A disproportionate amount of the average fourth-year’s time is spent fretting over her B.A. Of course, not all fourth-years write theses. But for those who do, I think it’s a universally acknowledged truth that it makes all previous academic anxieties seem like unwrapping a cupcake. With a February draft deadline approaching, I find myself asking: Why am I doing this? Looking for a pithy answer that I could steal, I asked many of my peers why they were writing B.A.s.
The most banal answer is that they need to in order to graduate with honors. Yet, the agony that I’ve seen B.A.–related thoughts produce has me convinced that the B.A. is about more than fulfilling a requirement. Those who are destined for graduate school see it as a preparation for the coming years. The thesis paper is a step up from the standard undergraduate essay, where the argument is often gift-wrapped for you by a professor, and you have a single text from which to cherry-pick quotes. The B.A. requires you to dig up your own data, find texts that are relevant, read books that might be tangentially related to your topic, and then organize your “thoughts” (more like mush) into an argument that’s novel and penetrative. It can feel like trying to bake a cupcake by beginning with planting some wheat.
That the B.A. is a challenge unlike any other still doesn’t explain why it causes anxiety of the why-does-the-universe-exist variety, however. The answer may lie in the fact that the B.A. thesis exists as an extension of one’s college self: the accumulated knowledge of the past four years in concrete form. It is this concreteness that is terrifying. Most completed theses will be read by almost no one. Perhaps your parents will glance at it or maybe a friend or two will read the first page. After the committee is through with you, your B.A. becomes a line in a resumé while the actual physical copy lives out its organic life as another dusty tome.
If the thesis is an extension of oneself, what is the implication of its anonymity? Our anonymity, of course. We must face the truth that these four years, though crucial, constitute only one more stage in our development, and that we haven’t scaled any peaks yet. (Of course, if any geniuses are reading this, I apologize.)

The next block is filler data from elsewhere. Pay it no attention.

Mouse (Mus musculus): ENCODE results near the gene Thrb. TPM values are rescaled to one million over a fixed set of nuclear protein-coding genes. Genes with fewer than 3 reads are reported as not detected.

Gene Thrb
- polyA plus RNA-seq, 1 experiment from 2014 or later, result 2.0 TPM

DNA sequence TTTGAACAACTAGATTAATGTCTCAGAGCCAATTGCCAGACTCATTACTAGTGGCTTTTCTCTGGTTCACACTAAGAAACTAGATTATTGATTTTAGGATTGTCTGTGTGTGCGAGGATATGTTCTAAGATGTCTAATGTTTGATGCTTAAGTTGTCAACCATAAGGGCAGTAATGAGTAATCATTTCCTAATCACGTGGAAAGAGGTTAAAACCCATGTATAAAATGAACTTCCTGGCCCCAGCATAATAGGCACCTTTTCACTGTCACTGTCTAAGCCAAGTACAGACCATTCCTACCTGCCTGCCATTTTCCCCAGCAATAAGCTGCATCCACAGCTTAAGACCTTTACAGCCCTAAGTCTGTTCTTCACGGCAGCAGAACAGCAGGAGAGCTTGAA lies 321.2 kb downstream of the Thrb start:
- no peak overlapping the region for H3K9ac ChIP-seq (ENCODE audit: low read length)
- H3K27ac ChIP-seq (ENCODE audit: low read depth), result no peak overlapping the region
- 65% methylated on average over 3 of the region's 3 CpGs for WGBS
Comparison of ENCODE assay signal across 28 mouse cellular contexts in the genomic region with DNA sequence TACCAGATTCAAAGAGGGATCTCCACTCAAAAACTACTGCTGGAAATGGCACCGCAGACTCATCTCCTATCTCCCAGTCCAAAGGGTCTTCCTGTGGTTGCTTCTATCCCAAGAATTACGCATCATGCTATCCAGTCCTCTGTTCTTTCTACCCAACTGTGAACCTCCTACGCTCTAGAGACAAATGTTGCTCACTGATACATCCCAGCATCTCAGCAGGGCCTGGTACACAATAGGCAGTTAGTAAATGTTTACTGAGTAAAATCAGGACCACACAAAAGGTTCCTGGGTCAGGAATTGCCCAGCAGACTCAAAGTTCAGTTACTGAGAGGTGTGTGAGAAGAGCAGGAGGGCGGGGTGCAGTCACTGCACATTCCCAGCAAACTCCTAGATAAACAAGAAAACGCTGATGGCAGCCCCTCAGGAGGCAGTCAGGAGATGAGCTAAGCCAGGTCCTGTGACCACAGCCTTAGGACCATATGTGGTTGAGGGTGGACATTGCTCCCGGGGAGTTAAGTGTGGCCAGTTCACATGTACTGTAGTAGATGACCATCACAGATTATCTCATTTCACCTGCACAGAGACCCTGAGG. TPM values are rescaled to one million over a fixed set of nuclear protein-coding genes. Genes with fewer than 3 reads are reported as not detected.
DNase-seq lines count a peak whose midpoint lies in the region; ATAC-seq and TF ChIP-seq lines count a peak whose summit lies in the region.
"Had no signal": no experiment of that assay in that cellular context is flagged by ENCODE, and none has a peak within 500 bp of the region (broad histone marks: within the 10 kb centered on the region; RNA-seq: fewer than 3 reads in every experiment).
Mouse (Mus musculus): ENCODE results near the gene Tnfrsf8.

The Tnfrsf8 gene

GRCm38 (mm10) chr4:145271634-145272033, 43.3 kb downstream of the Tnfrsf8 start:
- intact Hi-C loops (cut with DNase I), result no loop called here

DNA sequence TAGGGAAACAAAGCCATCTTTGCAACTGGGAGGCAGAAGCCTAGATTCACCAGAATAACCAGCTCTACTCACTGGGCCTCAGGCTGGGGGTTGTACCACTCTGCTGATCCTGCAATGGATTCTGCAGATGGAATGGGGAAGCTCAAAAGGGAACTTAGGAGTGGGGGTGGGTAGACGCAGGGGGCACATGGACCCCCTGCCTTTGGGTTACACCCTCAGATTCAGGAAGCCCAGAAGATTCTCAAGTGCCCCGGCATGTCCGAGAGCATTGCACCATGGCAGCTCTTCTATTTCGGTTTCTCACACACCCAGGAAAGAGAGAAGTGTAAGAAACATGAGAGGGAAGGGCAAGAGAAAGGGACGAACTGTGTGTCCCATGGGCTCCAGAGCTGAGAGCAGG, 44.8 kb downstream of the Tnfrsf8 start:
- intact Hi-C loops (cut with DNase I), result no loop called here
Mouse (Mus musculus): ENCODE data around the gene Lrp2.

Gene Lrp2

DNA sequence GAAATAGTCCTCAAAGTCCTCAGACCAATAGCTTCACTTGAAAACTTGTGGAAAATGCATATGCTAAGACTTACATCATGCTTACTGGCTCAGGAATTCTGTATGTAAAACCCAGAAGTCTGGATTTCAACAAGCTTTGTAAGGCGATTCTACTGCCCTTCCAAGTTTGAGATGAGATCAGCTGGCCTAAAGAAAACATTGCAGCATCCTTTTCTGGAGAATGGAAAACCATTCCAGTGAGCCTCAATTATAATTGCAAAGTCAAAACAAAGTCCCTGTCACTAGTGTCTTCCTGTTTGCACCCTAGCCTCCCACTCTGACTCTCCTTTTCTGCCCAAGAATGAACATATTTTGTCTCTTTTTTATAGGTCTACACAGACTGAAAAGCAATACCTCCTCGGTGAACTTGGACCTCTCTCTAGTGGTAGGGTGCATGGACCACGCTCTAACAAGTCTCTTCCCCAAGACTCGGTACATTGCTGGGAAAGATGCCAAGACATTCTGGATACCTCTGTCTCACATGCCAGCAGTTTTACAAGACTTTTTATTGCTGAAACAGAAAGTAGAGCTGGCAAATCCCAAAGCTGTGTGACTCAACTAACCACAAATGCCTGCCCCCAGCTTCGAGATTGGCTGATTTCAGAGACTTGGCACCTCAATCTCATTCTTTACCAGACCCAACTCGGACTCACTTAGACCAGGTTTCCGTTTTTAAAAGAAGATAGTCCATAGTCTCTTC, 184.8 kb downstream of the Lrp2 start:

David Foster Wallace’s undergraduate thesis, titled (take a deep breath) “Richard Taylor’s ‘Fatalism’ and the Semantics of Physical Modality” made it to the New York Times. His other thesis (that’s right, he wrote two) went on to become his first novel. Therefore, in theory, there’s no reason why our theses can’t be groundbreaking. It’s just unlikely, that’s all. Is that what terrifies us? That our theses won’t be as good as we think we are? Will they not act as an appropriate extension of ourselves because they sell us short? Or, more fundamentally, will they reveal the truth that we aren’t as good as we think we are? That’s why our theses terrify us. They act as mirrors. We aren’t ready for what we’re going to see.
Fear of failure is the reason you see so many stressed and wrinkled fourth-year faces. The B.A. is forcing all of us to confront ourselves. Yet, that confrontation gives us an opportunity. Thankfully, nobody has collected every single beer can that we, the Class of 2013, have consumed over the past three years. That too constitutes an extension of ourselves, but that is the past. The thesis, uniquely, allows for a redefining of oneself. One student I spoke to said, “My B.A. isn’t my work. It’s the work of the student that I could’ve been if I’d applied myself from the start.” Who would’ve thought of the thesis as a redeemer? The thesis’s redemptive power lies in the reality that it is not written from the perspective of what will please the committee. Instead, it’s a rare time in our lives where we work to please ourselves. The ultimate end may be an extra word stamped on our degree, but the hours spent in the library—reading book after book, cross-referencing like our lives depend on it—are what elevate us. The thesis is proof that we are not worthless.
The B.A is a mirror unto the nature of us college students. We fail ourselves or we redeem ourselves—but it is for ourselves that we write them. If ever you’re agonizing, remember: You’re doing this for you.
Raghav Rao is a fourth-year in the College majoring in English.